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  1. #1
    Join Date
    Dec 2009
    Posts
    12

    Default Forced air furnace burner short cycling

    We have a 2 year old Olsen BCL145S furnace. installed in the basement of our 90 y/o, 1300 sq. ft. house. During a heat cycle, the burner cycles on/off 2 or 3 times; the blower sems to cycles properly. Limit switch settings are: off-100, on-130, high limit-230. We use pleated filters, replaced regularly. When it was installed, we replaced the "octopus" of heating and cold air return ductwork with rectangular central ducts, with branches for the individual registers. Lost a lot of intake and outflow sq. in. when we did that. Tried adjusting the limit switch to off-90, on-115. Didn't help. Could the problem be inadequate ductwork? Would it help if I vented some heat into the basement? I am worried about premature wear on the furnace. Should I be? Thanks for any help.

  2. #2
    Join Date
    Feb 2008
    Posts
    550

    Default Re: Forced air furnace burner short cycling

    Short cycling can be caused by several things.

    First, check out the t-stat---dirty contacts can cause this symptom---remove the t-stat cover & take a white envelope & run it thru the contacts of the t-stat to clean them & see if there is any change.

    If that doesn't work, if you can see the 2 wires in the t-stat that control the heat, mark their location in the hold-down scews, turn off power to the furnace, remove them & short them together, restore power to the furnace.

    The furnace should come on---allow it to run for 10-15 minutes to see if the short cycling has cleared up---if not the problem is somewhere else in the control system.

  3. #3
    Join Date
    Jul 2009
    Location
    Northeast
    Posts
    661

    Default Re: Forced air furnace burner short cycling

    Olsen BCL145S is a 145000 BTU furnace when using the proper nozzle, smaller nozzle less BTUs. You can put a grill in your duct work in your cellar to get rid of some of the heat but without doing a Load Calc. you won't know what size to put in and could rob some heat from the other rooms. You may also have to get more air back which means one or more returns added. I'm not a big fan of pleated filters even though they may last a little longer, the blue or green throw away's are less restrictive. Your furnace sounds like it's oversized but it's hard to tell from here.
    Just for comparison I have an HTL-100 that puts out 100,000 BTUs (depending on the nozzle) in my house of just over 1000 sq. ft. My furnace is also oversized and now uses a .5 nozzle which puts out 55,000 BTUs. All the modifications I did were per Beckett Oil Burner Tech Support. I would put the limit switch back to the factory settings since it didn't help anyway. Good Luck!!!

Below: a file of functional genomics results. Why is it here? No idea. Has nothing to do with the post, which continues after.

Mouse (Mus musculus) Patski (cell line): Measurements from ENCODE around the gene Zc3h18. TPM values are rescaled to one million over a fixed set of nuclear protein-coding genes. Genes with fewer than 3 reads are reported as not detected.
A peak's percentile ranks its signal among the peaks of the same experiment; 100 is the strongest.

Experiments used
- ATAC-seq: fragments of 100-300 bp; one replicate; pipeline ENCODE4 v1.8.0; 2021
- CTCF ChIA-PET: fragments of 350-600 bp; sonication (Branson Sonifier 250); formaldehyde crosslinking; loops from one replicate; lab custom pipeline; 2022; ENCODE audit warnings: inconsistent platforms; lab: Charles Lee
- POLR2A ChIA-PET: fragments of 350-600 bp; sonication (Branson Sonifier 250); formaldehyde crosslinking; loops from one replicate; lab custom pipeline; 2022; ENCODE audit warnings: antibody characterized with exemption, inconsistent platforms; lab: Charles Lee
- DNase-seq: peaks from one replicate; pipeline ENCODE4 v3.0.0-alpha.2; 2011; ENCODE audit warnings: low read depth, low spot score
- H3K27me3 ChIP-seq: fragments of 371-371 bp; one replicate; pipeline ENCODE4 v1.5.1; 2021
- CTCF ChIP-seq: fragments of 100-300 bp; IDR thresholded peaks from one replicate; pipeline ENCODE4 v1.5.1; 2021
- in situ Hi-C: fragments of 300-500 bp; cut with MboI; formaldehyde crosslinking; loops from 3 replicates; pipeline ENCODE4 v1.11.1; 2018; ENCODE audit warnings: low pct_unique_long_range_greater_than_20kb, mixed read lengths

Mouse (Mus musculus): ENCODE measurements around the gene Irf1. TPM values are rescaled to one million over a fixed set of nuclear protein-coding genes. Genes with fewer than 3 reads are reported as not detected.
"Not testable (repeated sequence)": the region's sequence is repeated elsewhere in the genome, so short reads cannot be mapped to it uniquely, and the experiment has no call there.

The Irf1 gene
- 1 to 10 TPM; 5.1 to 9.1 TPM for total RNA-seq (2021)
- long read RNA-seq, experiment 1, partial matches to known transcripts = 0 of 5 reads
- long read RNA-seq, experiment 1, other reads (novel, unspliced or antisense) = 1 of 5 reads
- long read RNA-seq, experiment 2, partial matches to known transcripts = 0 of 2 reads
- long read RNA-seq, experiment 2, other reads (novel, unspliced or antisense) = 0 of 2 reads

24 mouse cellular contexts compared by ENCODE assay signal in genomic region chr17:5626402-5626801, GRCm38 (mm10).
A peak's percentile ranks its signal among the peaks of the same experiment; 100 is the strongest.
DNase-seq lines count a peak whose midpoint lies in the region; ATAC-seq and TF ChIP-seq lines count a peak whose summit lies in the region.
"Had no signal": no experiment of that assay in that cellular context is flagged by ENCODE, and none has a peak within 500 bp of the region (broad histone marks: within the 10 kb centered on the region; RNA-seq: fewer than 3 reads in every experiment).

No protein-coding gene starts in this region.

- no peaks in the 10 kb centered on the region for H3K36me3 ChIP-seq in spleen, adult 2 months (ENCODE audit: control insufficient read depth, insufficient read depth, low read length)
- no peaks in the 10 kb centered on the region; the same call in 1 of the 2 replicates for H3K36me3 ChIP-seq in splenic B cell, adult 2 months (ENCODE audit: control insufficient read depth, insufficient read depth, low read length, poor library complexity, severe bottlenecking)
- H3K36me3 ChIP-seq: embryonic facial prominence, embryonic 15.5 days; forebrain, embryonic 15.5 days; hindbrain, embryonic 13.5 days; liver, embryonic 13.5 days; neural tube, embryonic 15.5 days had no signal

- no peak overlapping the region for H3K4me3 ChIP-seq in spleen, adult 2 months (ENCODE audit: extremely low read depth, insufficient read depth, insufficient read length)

4. #4
    Join Date
    Jun 2007
    Location
    Fayette County, Ohio
    Posts
    5,620

    Default Re: Forced air furnace burner short cycling

    If the blower is running normally but the flame is going on and off it is an indication that not enough air is moving through and the high limit is being hit. Many furnaces have 4 speed motors, check th wiring diagram and see if the heat is on the lowest speed. If it is move the jumper to the next speed and see if that helps.
    Jack
    Be sure you live your life, because you are a long time dead.-Scottish Proverb

  5. #5
    Join Date
    Jul 2009
    Location
    Northeast
    Posts
    661

    Default Re: Forced air furnace burner short cycling

    Take the cover off the limit switch and watch it as the furnace runs, if it hits high limit and the burner shuts off , then turns back on it could be air flow. If it doesn't hit high limit and goes off then back on at random temps then it maybe a control problem. Good Luck!!!

  6. #6
    Join Date
    Dec 2009
    Posts
    12

    Default Re: Forced air furnace burner short cycling

    ***! Thanks to all who've responded so far.

    I'll try everything suggested so far, one by one, and hopefully something will work. My serviceman keeps saying it's the limit switch settings, but I think that's just fixing the symptom, not the problem (if it fixes anything at all and so far it hasn't.)

    I've been leaning to airflow. First, I'll put the original course foam filter back in. Then, I'll check the wiring specs for blower motor speed adjustments.

    Would prefer not to cut heat runs into the cellar (a heated cellar would be nice, but I worry about pressurizing the cellar and really screwing things up). Cutting more return runs would be a major pain. But I'll do what I gotta do.